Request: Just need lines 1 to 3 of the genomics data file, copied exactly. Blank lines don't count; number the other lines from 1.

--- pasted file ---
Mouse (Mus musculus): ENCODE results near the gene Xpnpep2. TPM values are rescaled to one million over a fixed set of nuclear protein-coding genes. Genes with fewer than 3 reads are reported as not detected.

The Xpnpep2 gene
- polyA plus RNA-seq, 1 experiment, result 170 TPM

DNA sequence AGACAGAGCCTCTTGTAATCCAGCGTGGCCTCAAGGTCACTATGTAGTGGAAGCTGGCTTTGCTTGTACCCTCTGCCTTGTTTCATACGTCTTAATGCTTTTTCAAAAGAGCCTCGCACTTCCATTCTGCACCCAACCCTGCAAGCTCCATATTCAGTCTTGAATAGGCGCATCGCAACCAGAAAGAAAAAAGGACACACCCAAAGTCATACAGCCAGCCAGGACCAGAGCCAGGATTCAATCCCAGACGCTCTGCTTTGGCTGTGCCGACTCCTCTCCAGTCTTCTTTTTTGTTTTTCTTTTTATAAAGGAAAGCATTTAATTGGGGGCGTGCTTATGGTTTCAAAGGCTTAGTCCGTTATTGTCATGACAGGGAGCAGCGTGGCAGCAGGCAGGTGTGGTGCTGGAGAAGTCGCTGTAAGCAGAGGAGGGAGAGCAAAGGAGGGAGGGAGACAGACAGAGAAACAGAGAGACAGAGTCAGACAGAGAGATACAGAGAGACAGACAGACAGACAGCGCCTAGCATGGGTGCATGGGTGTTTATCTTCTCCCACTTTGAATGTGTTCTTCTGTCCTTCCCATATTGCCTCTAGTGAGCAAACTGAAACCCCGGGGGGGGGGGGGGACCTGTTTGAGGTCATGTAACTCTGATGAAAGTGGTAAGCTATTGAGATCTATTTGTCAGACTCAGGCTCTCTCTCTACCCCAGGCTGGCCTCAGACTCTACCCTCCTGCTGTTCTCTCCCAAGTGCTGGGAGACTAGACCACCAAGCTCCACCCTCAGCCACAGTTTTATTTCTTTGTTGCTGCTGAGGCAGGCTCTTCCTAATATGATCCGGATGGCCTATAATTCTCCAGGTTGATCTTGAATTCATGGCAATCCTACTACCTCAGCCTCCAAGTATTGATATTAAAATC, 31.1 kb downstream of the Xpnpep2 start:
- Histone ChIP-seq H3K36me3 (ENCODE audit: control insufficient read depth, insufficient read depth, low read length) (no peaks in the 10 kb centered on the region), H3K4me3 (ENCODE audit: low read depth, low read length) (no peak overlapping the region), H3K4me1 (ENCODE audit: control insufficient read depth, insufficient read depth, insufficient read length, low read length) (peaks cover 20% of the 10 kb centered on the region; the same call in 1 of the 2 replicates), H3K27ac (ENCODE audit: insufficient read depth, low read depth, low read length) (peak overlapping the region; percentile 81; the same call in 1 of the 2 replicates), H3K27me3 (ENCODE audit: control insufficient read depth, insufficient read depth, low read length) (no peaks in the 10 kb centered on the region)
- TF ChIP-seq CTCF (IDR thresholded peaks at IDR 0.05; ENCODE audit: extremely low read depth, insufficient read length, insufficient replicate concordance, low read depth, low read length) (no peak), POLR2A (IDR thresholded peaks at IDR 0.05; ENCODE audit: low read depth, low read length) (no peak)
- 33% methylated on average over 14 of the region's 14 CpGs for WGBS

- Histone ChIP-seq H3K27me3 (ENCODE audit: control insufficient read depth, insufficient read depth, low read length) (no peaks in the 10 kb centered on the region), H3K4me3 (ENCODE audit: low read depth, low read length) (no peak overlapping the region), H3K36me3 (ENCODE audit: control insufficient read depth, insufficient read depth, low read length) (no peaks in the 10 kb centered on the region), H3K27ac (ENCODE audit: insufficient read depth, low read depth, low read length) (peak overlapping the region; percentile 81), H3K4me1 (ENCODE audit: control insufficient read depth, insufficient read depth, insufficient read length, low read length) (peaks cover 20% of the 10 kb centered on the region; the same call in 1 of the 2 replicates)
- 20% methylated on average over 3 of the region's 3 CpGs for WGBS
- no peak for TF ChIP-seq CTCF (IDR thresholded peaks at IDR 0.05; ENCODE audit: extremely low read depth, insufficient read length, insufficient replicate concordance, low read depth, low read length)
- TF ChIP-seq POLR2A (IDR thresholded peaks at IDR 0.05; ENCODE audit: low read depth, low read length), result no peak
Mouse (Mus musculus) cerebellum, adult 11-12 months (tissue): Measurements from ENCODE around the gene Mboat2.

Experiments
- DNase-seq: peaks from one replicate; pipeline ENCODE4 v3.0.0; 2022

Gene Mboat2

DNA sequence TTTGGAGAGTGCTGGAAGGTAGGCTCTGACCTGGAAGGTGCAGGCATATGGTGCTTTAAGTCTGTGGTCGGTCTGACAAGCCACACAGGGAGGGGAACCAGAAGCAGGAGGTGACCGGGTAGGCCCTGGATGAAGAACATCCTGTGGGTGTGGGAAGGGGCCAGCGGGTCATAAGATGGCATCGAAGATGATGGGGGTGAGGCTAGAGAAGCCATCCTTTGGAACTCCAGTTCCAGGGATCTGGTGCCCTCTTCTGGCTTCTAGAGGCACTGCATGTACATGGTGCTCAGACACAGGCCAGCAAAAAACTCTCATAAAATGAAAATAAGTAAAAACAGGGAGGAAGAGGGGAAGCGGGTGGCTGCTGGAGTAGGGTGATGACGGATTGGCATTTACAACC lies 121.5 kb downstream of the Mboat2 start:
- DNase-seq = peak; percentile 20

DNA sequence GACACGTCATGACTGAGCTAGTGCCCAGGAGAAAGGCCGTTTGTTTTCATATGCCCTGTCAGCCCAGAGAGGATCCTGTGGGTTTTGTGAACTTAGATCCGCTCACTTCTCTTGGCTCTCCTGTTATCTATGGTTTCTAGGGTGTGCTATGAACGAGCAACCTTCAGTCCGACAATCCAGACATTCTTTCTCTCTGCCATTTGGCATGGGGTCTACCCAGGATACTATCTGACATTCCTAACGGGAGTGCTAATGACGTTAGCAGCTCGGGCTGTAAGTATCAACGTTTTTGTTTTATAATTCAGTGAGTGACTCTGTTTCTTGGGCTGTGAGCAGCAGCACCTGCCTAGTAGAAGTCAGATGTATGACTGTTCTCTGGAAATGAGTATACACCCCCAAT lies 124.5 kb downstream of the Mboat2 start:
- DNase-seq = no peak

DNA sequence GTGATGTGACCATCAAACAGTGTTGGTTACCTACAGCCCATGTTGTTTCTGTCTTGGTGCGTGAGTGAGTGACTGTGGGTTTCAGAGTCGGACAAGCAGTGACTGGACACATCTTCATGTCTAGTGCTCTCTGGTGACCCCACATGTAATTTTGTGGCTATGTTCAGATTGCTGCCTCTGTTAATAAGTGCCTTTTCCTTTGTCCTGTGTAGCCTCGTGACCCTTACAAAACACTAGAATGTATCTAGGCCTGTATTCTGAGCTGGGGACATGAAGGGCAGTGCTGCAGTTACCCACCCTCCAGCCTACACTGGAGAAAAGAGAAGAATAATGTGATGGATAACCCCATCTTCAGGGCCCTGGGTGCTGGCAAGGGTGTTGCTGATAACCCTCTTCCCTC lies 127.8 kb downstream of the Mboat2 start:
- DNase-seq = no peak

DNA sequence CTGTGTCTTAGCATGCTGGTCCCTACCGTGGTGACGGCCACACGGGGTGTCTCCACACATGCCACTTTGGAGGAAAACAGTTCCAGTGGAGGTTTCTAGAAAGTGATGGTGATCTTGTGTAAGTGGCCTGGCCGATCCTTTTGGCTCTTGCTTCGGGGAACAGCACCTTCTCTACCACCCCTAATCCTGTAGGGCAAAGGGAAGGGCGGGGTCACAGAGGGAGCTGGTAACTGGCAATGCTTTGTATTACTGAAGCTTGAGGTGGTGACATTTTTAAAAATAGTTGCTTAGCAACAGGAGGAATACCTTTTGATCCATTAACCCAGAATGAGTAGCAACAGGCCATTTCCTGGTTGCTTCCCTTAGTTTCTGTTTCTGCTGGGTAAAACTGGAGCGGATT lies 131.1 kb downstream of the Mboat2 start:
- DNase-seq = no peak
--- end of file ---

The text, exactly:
Mouse (Mus musculus): ENCODE results near the gene Xpnpep2. TPM values are rescaled to one million over a fixed set of nuclear protein-coding genes. Genes with fewer than 3 reads are reported as not detected.

The Xpnpep2 gene
- polyA plus RNA-seq, 1 experiment, result 170 TPM